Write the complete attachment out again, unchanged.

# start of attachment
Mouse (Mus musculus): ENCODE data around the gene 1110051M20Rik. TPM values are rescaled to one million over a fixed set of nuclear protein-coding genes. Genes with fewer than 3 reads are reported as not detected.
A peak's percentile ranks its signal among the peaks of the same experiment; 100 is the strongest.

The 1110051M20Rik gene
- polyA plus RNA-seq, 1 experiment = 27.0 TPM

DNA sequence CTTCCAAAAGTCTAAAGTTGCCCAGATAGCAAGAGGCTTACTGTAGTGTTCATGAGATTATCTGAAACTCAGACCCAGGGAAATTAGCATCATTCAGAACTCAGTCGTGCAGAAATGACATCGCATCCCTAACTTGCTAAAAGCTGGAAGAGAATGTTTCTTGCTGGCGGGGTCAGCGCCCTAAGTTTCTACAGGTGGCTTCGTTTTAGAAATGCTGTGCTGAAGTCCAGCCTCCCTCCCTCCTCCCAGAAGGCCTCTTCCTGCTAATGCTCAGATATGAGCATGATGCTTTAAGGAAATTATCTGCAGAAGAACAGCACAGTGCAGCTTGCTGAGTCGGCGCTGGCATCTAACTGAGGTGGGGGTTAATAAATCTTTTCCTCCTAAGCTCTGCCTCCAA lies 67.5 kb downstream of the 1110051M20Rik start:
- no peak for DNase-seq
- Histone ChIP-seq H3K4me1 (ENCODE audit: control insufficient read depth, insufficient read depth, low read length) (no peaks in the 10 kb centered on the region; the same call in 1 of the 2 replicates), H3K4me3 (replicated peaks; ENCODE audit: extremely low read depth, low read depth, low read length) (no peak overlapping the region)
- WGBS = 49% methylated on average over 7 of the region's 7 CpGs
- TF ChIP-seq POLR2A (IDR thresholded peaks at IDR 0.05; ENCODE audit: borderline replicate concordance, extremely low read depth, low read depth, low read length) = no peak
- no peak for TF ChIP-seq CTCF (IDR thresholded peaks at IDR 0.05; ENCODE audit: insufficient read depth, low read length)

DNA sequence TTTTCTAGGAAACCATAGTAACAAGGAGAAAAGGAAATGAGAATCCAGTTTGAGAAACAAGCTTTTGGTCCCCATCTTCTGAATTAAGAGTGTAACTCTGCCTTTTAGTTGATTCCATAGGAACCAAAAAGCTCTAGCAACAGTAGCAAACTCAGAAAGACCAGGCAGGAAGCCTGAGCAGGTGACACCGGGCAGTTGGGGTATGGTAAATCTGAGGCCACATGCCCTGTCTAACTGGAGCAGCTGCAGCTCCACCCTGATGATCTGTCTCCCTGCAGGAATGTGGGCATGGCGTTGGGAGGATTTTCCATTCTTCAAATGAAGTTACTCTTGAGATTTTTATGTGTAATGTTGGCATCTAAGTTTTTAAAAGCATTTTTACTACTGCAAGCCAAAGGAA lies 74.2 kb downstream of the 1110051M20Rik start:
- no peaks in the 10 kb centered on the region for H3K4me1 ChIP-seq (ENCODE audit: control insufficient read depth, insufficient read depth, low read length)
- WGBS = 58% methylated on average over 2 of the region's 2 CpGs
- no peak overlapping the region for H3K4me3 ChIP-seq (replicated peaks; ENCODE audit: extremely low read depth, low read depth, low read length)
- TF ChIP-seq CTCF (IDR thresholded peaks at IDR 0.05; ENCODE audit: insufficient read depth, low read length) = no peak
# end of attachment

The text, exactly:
Mouse (Mus musculus): ENCODE data around the gene 1110051M20Rik. TPM values are rescaled to one million over a fixed set of nuclear protein-coding genes. Genes with fewer than 3 reads are reported as not detected.
A peak's percentile ranks its signal among the peaks of the same experiment; 100 is the strongest.

The 1110051M20Rik gene
- polyA plus RNA-seq, 1 experiment = 27.0 TPM

DNA sequence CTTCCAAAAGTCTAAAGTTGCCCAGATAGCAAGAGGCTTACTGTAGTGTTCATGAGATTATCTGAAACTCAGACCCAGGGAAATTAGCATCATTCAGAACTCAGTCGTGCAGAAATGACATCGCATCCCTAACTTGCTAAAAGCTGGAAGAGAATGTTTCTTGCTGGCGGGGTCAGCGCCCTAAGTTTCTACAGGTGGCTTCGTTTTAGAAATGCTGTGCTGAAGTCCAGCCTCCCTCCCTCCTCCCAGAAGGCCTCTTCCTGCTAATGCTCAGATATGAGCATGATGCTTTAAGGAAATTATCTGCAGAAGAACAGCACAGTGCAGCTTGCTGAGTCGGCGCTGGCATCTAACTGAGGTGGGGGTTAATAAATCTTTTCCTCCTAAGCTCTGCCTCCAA lies 67.5 kb downstream of the 1110051M20Rik start:
- no peak for DNase-seq
- Histone ChIP-seq H3K4me1 (ENCODE audit: control insufficient read depth, insufficient read depth, low read length) (no peaks in the 10 kb centered on the region; the same call in 1 of the 2 replicates), H3K4me3 (replicated peaks; ENCODE audit: extremely low read depth, low read depth, low read length) (no peak overlapping the region)
- WGBS = 49% methylated on average over 7 of the region's 7 CpGs
- TF ChIP-seq POLR2A (IDR thresholded peaks at IDR 0.05; ENCODE audit: borderline replicate concordance, extremely low read depth, low read depth, low read length) = no peak
- no peak for TF ChIP-seq CTCF (IDR thresholded peaks at IDR 0.05; ENCODE audit: insufficient read depth, low read length)

DNA sequence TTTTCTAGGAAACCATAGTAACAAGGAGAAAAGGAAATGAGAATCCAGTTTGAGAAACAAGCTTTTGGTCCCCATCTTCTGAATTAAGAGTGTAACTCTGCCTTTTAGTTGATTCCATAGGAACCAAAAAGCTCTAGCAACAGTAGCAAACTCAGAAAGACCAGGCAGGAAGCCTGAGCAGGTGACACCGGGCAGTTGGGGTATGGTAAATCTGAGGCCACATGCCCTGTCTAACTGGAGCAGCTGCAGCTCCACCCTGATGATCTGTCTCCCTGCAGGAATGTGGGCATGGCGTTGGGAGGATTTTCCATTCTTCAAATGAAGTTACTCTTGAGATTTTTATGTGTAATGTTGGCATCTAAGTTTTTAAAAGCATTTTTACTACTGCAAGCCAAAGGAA lies 74.2 kb downstream of the 1110051M20Rik start:
- no peaks in the 10 kb centered on the region for H3K4me1 ChIP-seq (ENCODE audit: control insufficient read depth, insufficient read depth, low read length)
- WGBS = 58% methylated on average over 2 of the region's 2 CpGs
- no peak overlapping the region for H3K4me3 ChIP-seq (replicated peaks; ENCODE audit: extremely low read depth, low read depth, low read length)
- TF ChIP-seq CTCF (IDR thresholded peaks at IDR 0.05; ENCODE audit: insufficient read depth, low read length) = no peak